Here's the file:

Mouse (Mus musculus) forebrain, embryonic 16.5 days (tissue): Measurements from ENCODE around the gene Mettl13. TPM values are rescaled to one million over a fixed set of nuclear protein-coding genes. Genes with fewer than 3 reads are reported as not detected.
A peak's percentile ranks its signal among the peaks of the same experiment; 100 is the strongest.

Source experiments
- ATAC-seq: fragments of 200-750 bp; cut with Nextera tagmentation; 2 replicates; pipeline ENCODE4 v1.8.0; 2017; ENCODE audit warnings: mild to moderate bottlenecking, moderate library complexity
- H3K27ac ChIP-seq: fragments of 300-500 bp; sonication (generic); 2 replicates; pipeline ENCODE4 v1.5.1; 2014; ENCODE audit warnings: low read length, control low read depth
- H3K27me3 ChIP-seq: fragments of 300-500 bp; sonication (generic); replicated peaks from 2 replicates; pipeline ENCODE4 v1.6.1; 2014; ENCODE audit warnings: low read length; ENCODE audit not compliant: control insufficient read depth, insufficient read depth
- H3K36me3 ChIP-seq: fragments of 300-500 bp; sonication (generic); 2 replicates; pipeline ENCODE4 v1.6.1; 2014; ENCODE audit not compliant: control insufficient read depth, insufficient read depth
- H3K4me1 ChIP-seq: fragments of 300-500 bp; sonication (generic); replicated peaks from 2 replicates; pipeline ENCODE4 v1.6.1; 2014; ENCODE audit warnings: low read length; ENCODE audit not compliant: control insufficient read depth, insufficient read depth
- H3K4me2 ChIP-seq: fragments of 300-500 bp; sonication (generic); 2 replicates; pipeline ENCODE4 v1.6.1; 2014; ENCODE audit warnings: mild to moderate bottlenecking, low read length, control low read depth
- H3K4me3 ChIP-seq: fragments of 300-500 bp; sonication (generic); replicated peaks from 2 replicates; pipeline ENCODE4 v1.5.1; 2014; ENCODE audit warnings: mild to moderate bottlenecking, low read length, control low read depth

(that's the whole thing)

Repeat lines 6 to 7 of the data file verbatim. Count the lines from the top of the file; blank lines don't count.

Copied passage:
- H3K27me3 ChIP-seq: fragments of 300-500 bp; sonication (generic); replicated peaks from 2 replicates; pipeline ENCODE4 v1.6.1; 2014; ENCODE audit warnings: low read length; ENCODE audit not compliant: control insufficient read depth, insufficient read depth
- H3K36me3 ChIP-seq: fragments of 300-500 bp; sonication (generic); 2 replicates; pipeline ENCODE4 v1.6.1; 2014; ENCODE audit not compliant: control insufficient read depth, insufficient read depth